Coalitions - defined here as temporary alliances/partnering of groups for a common cause - are a crucial part of winning strategic victories for any long-term movement. Building successful partnerships are easier said than done, however: negotiating allyship, particularly as opposition tries to isolate and dampen collective power through wedge issues, is a process requiring careful planning and negotiation. In this session, participants will hear grantee reflections on what it takes to build effective coalitions, as well as examine potential for new partnerships in our current landscape. Encontrando Terreno Común: Creando Coaliciones
Las coaliciones -definidas aquí como alianzas temporales / asociación de grupos por una causa común- son una parte crucial de ganar victorias estratégicas para cualquier movimiento a largo plazo. Sin embargo, la construcción de alianzas exitosas es más fácil decirlo que hacerlo: negociar alianzas, particularmente cuando la oposición trata de aislar y amortiguar el poder colectivo a través de cuestiones de cuña, es un proceso que requiere una planificación y negociación cuidadosa. En esta sesión, los participantes escucharán las reflexiones de los concesionarios sobre lo que se necesita para construir coaliciones efectivas, así como examinar el potencial de nuevas asociaciones en nuestro panorama actual.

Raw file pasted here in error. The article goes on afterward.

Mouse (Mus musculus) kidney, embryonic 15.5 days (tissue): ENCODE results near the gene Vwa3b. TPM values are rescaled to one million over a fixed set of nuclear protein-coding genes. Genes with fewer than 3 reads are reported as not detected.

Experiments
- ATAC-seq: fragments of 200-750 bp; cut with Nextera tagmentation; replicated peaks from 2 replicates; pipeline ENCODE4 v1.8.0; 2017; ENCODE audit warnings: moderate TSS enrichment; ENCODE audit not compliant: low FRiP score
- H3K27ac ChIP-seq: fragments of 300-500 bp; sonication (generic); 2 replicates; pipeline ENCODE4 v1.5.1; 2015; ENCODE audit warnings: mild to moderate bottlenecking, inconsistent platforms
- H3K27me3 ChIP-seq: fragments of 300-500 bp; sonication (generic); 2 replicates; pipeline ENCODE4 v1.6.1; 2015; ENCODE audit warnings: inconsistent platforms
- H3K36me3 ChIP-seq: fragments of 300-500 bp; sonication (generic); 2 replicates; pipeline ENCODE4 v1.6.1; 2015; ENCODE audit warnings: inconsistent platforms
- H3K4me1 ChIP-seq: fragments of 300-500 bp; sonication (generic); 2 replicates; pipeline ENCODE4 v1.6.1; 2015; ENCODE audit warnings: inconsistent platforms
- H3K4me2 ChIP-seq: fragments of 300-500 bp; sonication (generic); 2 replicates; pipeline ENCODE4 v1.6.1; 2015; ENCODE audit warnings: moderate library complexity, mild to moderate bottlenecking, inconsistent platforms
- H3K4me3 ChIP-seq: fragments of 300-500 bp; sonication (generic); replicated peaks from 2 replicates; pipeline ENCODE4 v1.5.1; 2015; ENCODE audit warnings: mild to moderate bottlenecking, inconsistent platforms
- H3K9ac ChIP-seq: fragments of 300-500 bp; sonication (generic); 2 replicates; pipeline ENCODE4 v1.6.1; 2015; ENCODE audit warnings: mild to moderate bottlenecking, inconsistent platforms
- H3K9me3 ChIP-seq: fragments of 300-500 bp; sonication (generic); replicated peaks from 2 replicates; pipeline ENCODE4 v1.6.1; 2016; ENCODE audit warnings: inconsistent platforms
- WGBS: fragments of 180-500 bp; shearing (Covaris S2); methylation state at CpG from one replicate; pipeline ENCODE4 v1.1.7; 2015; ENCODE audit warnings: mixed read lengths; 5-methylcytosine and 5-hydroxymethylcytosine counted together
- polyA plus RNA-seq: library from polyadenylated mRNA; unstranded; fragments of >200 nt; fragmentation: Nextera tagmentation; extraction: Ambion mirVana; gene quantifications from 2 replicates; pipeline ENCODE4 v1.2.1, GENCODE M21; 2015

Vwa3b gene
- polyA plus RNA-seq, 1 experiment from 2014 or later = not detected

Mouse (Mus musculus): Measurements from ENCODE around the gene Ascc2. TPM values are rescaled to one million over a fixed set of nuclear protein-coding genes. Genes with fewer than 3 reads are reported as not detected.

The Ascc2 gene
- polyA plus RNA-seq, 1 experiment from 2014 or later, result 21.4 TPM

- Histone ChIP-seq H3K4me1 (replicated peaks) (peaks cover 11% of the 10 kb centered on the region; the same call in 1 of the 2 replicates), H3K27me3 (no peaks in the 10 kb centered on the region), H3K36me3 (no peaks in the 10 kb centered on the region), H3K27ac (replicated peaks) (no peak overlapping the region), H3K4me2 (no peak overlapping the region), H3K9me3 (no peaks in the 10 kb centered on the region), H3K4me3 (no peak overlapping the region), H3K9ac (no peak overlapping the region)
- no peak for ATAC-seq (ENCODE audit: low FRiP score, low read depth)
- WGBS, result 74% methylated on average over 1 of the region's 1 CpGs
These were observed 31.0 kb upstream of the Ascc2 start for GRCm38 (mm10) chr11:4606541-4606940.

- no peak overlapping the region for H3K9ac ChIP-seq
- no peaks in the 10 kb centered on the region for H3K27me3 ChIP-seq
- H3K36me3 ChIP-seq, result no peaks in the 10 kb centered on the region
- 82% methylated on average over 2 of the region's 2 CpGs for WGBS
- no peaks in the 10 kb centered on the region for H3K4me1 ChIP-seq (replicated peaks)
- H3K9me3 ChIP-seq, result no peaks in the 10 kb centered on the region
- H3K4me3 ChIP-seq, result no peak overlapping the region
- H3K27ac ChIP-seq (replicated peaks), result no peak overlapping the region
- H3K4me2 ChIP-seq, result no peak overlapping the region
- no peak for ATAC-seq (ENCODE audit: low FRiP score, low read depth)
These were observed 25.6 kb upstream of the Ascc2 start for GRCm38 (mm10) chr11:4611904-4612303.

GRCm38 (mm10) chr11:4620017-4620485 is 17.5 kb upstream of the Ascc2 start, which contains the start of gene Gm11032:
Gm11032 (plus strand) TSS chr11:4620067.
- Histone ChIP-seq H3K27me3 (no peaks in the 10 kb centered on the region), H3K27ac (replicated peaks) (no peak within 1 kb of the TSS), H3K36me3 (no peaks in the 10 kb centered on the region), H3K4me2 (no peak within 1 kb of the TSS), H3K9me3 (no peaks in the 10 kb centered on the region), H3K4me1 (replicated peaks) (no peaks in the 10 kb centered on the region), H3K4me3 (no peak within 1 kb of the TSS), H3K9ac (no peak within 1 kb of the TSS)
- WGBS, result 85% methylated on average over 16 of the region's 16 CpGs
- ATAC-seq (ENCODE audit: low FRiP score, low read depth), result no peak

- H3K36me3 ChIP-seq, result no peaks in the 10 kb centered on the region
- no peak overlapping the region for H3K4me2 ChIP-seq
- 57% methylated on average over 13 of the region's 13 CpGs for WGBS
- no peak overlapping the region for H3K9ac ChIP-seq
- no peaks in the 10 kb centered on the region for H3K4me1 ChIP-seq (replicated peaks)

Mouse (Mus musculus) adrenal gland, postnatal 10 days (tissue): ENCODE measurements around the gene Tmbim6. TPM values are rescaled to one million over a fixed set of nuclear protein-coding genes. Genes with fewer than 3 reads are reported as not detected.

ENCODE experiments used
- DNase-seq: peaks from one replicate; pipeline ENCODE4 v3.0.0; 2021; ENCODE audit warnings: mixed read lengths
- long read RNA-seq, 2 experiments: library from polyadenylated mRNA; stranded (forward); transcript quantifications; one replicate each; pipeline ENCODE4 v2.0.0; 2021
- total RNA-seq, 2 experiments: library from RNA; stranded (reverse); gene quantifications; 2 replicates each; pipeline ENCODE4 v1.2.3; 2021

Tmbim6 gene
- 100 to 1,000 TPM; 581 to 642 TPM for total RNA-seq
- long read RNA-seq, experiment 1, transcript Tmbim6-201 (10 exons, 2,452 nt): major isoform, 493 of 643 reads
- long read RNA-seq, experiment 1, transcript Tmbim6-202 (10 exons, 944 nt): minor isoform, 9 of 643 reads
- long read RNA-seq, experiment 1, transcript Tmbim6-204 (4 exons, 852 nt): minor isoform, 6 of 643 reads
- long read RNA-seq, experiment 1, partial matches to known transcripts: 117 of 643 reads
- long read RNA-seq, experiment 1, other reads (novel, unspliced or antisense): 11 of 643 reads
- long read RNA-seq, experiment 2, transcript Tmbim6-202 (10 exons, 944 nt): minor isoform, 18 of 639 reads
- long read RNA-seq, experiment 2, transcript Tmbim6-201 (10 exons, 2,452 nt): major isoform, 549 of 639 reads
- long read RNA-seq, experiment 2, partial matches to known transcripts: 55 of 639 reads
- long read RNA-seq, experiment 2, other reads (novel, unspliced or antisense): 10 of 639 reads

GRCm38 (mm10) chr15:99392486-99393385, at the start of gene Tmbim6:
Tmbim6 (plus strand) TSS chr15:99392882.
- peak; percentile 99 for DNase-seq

Hands-on Engagement: Grantee Campaign Support
In this session, participants will learn first-hand what it takes to run a successful organizing campaign by supporting three SJF grantees currently engaged in critical work in the region. Each grantee will offer a quick overview of the current status of their campaign, followed by a 10-15 minute hands-on session where participants assist with a current need in the campaigns, which range from ending unjust deportations, to demanding fair renters' rights, to building alternatives to a new youth jail in King County.
Electoral Organizing as Radical Strategy
Electoral engagement is one tactic out of many in the organizer’s playbook - in a time where the Right holds the majority of state and federal legislative branches, what role does electoral organizing play? Attendees will learn more from grantees on what new strategies are emerging in far-left lobbying, organizing to hold government officials accountable, and electoral strategies for both defense and offense in hostile times.